I have reviewed this disc before on my Favorite 100 CDs list so I'll recap. Pearl Jam was reportedly not getting along well during the making of this disc and it shows. But, that's not necessarily a bad thing. No Code shows the band dropping much of it's hard rock tendencies and loosening up. New drummer Jack Irons playing style was key to this as he replaces the Stuart Copeland influence with a bouncy garage band flavor. A former Chili Pepper, Iron's was also adept at polyrhythmic drum patterns like on the single "Who You Are". Neil Young's influence creeps in, particularly on "Smile" and the band strives to match Crazy Horse's Ragged Glory in their own terms.

Although it sold well initially, No Code was the first commercial setback for Pearl Jam. And they seemed unfazed by it. They actually seemed to prefer it.

Yield (1998)

Since they weren't going to break up, Pearl Jam continued forward but with a new attitude. Yield to me is the career album, not in greatness but instead a band deciding their in it for the long haul. As a result, much of Yield comes off as workmanlike. Where No Code showed the band's various songwriting elements pushing for more individuality, Yield yields a slightly homogenous product.

The Led Zeppelin "Going to California" influenced "Given To Fly" was the first single and most memorable piece from the album. Another strong rocker, "Do The Evolution" was very listenable and showed a rare flash of humor from an otherwise stern band. "Push Me Pull Me" was the next step in developing the groups spoken word / sound collage style. "MFC" was a nice little bit of stomping garage rock.

The rest of the album sounds great as well, but there is a sameiness to much of the disc. Like Pearl Jam, I had settled into a long haul with my work and could relate to it. Still, Yield is one of the lesser favorites this band has done and I rarely play it.

Later in the year, the band recorded their annual Christmas single that included a cover of a 60's R&B hit called "Last Kiss". The song became Pearl Jam's biggest hit single of their career much to their chagrin.

Binaural (2000)

Pearl Jam continued their commercial slide, intentional or not, with Binaural. Produced with that distinct murky touch producer Tchad Blake brings, PJ went into the new millenium with a different drummer. Jack Irons dropped out and was replaced by ex-Soundgarden stickman Matt Cameron. Cameron made his presence felt on the prior live album Live On Two Legs (1999) where he brought muscle back to the rhythm section. Expected to do the same here, Binaural was a bit of a disappointment for fans like me waiting for Pearl Jam to really rock again. As on No Code and Yield, there was an intentional shying away from playing anything remotely catchy to be sure no one outside of the immediate fan base liked it.

In contrast to their prior work, the musicianship and playing is tight and professional while the atmosphere is remote and mysterious. The songwriting was still more on the rote side with a touch of underwritten material despite inspired moments like my favorite track, the acoustic strumming "Thin Air". Vedder's ukelale backed "Soon Forget" is another memorable flash of humor. The Who styled opener "Breakerfall" was a rocker that would have made John Entwhistle proud. Taken in full, Binaural does effectively create a mood of communication breakdown.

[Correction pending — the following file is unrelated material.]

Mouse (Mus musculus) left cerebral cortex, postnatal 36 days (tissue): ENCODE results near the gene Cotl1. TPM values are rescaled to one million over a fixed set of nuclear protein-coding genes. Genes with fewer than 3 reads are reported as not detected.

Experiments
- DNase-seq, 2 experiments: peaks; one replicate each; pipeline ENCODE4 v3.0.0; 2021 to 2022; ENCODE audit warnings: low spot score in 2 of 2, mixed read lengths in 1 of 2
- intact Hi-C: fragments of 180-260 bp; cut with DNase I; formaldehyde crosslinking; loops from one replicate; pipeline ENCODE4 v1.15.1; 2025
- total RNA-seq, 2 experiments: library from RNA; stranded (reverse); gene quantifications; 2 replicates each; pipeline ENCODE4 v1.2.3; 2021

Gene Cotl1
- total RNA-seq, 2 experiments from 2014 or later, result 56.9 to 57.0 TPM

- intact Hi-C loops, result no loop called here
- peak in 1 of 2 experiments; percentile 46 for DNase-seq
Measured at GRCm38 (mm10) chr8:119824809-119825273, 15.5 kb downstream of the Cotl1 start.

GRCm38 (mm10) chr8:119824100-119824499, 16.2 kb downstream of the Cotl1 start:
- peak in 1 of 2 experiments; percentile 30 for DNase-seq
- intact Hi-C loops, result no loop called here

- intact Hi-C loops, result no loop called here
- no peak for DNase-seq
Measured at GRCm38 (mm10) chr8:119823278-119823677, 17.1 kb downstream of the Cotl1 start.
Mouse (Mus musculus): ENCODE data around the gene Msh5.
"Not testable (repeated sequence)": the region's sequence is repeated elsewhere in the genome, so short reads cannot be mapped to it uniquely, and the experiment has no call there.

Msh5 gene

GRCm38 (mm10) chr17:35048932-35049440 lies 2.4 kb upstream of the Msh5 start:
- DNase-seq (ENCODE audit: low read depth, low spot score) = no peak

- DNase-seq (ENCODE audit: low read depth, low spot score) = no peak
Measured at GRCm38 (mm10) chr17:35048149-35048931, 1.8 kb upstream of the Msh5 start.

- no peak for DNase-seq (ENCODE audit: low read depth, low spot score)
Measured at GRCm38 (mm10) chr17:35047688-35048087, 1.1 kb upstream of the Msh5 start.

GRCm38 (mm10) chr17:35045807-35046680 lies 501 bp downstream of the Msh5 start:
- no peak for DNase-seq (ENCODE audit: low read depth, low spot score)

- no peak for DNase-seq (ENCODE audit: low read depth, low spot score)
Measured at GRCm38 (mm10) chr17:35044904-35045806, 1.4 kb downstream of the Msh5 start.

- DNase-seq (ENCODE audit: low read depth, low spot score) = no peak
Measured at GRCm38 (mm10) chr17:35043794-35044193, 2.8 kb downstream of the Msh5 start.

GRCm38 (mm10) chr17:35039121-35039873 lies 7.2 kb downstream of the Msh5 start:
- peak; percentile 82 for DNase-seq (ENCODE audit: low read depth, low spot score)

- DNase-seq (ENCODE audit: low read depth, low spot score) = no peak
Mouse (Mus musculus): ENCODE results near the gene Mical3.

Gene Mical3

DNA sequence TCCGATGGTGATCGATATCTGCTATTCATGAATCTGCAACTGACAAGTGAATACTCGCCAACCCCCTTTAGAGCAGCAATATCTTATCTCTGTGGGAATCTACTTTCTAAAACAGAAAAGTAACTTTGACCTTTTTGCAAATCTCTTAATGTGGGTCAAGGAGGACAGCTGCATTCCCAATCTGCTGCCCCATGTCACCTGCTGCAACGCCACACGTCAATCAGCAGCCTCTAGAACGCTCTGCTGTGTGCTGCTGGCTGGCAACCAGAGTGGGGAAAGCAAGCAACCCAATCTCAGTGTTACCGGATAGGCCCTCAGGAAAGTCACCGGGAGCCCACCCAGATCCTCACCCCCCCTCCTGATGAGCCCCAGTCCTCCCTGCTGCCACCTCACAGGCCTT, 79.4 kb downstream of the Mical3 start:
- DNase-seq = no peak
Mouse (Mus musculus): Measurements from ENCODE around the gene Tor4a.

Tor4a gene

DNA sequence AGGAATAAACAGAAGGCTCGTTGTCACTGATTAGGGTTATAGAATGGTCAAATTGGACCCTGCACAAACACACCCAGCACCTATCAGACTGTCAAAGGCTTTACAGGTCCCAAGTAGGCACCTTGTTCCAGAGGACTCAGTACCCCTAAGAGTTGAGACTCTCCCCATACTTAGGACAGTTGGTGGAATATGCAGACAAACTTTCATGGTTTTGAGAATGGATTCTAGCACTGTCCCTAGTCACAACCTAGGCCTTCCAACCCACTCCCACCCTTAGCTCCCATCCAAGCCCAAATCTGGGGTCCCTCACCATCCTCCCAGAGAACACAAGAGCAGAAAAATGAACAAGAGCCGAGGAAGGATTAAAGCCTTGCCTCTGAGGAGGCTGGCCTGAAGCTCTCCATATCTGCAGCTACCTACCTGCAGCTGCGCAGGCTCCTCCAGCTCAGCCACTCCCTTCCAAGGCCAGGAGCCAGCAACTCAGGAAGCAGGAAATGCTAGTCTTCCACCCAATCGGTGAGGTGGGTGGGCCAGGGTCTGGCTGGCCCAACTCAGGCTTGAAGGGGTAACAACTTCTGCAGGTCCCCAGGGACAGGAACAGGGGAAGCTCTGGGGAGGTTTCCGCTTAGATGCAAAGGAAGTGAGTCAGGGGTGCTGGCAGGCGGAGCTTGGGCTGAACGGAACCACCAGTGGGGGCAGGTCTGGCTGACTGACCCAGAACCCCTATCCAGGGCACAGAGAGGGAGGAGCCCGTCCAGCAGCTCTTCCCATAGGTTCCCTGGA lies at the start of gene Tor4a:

The band witnessed a tragedy when a concert at Rockskilde resulted in the death of many fans during their set, almost resulting in the band breaking up.

For me personally, Binaural came at a time when the band I looked to for rock were mellowing out. I listened to it a bit at the time but usually forget the album when selecting music to listen to.

Riot Act (2002)

The last studio album for Columbia / Sony was the fittingly named Riot Act. Usually the last album in a contract of a formerly popular band is a last ditch attempt to sell out. "Like me or I won't have a job" is what these albums usually scream. Yet Pearl Jam persevered with their uncommercial approach. No anthems, no pop hooks, nothing to get them on the radio. What was there was the warmest effort they've done since Yield, they even brought in an organ player for some tracks.

Despite the refusal to sell out, Riot Act features tunes more accessable than the previous few discs. The lead single "I Am Mine" received radio play and was somewhat catchy in a seaside shanty kind of way. The oddly titled "Love Boat Captain" (not Captain Stubbing) was the catchiest thing they had released since "Better Man". My favorite on the disc, "Green Disease", rocked with fervor and of course a message.

In contrast to Binaural, this disc is practically glowing in delivering a real flesh and blood band. All of the songs are well written and thought out but not to the point of staleness. Riot Act isn't meant to sell millions of records but is a baby step towards re-establishing them in the public eye.

For me, Riot Act came at a time shortly after we had moved into our current address. I remember sitting on my relatively new couch listening to Riot Act play on the stereo so it is tied to these memories of getting used to a new place.

While on tour, the band starting to play the Bush /war bashing "Bushleager" at live shows generating a lot of heat for the group. Done at a time when the country was on the verge of war and President's Bush popularity riding high, Pearl Jam became the target for all liberal bashing pundits. Everyone, note to self-listen to Eddie Vedder next time.